What You Can (and Shouldn’t!) Burn in Your Fireplace

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what to burn and not in the fireplace

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“We remember though all the firelit glow
Of a great hearth’s gleam and glare,
And we looked for a space at each happy face
And the love that was written there.”

~ Caris Brooke

Chilly winter evenings are wonderfully well spent before a roaring fire, sipping a cup of hot cocoa, and immersing yourself in a good book, in my opinion.  

However you choose to wile away the colder months, careful consideration of what to burn in the fireplace is one way to make greener choices.

Choose Carefully

burn or not - fireplace

Firstly, the elements of a good fire are a suitable choice of the tinder, the kindling, and the logs or fuel. Depending on your type of fireplace, you may need to go with traditional chopped and dried logs or pellets for more modern setups.

Seasoned wood is always better than green or moist wood. It should be left for at least a year (maybe longer) to dry out and harden before being useful as firewood.  

Be cautious when wood is covered in moss and lichen growth as these may create too much smoke for an indoor fire.

Layer the pile with both hardwood and softwood to ensure a speedy start, and a slow finish burn. Cherry, Hard Maple, Oak, and Birch are considered hardwoods (Oak and Hard Maple being the hardest, longest-burning wood choices of the lot).  

Softwood comes from Fir, Pine, Spruce, and Poplar, all of which are perfect kindling ingredients and quite aromatic, too.

Please note: If you are cooking over the fire avoid toxic wood such as Australian Cypress, Ash, Alder, and Red Cedar, for example.

Choose Insular

Unfortunately, traditional fireplaces are not exactly the most efficient contraptions. The heat escapes right up the chimney.  

The good news is there are inserts to solve this common insulation problem.

Burning natural resources only seems worth it if it is going to do what you need it to do – warm up the house! If you haven’t installed a fireplace yet, choose one that is going to increase heat efficiency and direct it into the house.  

Ask local suppliers about inserts or modern fittings to improve the insulation of the fireplace, and expel harmful smoke emissions.

Choose Renewable

renewable wood sources

Wood is the go-to for a cosy fireplace with some crackle and spark, but it can sometimes be an unsustainable choice.

If you are buying wood, choose renewable sources, quick-growing trees, and not indigenous trees which take decades to mature.

If you are chopping from your backyard or natural area, choose wood which will dry well and minimize CO2 emissions.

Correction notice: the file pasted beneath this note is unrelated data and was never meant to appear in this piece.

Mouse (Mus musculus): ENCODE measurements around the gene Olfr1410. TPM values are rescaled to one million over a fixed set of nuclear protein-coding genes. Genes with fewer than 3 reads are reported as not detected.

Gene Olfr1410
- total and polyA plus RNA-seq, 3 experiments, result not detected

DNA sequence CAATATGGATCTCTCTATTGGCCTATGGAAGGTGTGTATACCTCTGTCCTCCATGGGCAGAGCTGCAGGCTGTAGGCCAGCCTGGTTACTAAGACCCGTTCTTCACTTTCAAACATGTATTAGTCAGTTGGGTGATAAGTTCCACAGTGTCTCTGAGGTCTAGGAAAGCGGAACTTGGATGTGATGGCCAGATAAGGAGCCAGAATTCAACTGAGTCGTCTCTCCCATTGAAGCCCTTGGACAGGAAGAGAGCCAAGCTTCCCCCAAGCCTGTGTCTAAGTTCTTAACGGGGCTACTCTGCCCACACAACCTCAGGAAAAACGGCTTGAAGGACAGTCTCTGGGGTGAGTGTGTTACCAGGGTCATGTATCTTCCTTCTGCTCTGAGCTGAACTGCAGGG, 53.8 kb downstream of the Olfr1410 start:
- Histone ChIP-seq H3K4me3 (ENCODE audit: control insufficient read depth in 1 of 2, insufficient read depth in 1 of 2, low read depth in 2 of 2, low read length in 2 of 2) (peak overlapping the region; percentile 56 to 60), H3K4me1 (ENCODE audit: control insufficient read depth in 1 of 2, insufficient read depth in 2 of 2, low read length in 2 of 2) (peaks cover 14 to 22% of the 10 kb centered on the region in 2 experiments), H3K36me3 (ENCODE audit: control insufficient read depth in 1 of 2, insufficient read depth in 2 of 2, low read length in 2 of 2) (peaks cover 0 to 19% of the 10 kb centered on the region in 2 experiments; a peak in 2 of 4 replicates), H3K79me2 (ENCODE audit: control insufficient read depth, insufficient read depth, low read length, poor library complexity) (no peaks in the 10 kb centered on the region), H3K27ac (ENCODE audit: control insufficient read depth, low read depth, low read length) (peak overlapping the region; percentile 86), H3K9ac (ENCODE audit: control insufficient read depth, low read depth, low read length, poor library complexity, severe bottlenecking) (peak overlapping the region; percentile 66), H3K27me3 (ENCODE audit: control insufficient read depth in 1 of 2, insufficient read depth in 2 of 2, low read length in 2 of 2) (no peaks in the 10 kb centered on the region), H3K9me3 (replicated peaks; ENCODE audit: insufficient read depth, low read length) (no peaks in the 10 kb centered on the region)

Choose Eco Logs

Strangely, we shun man-made materials as not being Eco-friendly.  Sometimes this is a wrong perception. In the case of fireplaces, fake logs, called Eco logs, can be a much greener alternative.

The eco logs are made of compressed wood chips, sawdust, and excess products like grape seeds, and even coffee grounds. 

Be sure to choose eco logs which contain no petroleum-based wax (bio-wax is much more environmentally-friendly). 

They give off fewer emissions, burn for longer and often burn hotter because there are fewer wet spots in the compressed log.  

A hotter fire (from eco logs which burn for longer) also keeps the chimney cleaner.

Choose clean and green

fireplace dos and don'ts

Both Fir and Pine will spark from the sap, especially younger trees.  They will not burn as hot as the hardwoods.

The more smoke is created, the more emissions are released into the atmosphere.  Ensure good airflow, as dry a wood as possible, and only as much kindling as needed to light the main component.

Soot and creosote also build up quickly, and this can lead to excess smoke, heating efficiency problems, and health hazards.  

Be sure to keep both the fireplace and the chimney clean throughout the year.

An annual cleaning may not be enough – check often.

It is not recommended to burn any of the following substances indoors, for both health and environmental concerns:

  • Anything plastic, or containing plastic-like elements like colored prints
  • Plywood and chipboard
  • Treated or painted wood
  • Wood that has not been fully dried out (called “unseasoned”)
  • Wrapping paper, Christmas trees, and pizza boxes
  • Coal or charcoal

Choose something different

Overall, wood smoke is not considered a healthy or environmentally-safe way to burn fires, especially if it is an ongoing, daily occurrence in the home.  

If you are not using the fire for warmth, but are still looking for something heartwarming and aromatic, try a few candles and scents to build an ambiance instead.

Why not try burning a few cinnamon sticks, cherry or apple wood for sweet smells, and birch for a woodland scent?

Herbs (like rosemary), old pinecones, cedar wood, dehydrated citrus peels (the drier the better), and drops of preferred fragrances on the wood also create amazing aromas around the house.  

In all cases, the less you use of the added substance the less smoke it is likely to produce.

These added scents won’t take away that ‘woodfire’ smell, but it does add a touch of something to the air. It often tones down the after-effects of stale smoke as well.

What other calming and natural aromas can be achieved with a few handfuls chucked into a roaring fire?

  • Greener Ideal Staff

    Greener Ideal helps you live your life in more sustainable ways with green living tips and commentary on the latest environment news. We want to protect the planet and reduce our collective carbon footprint.

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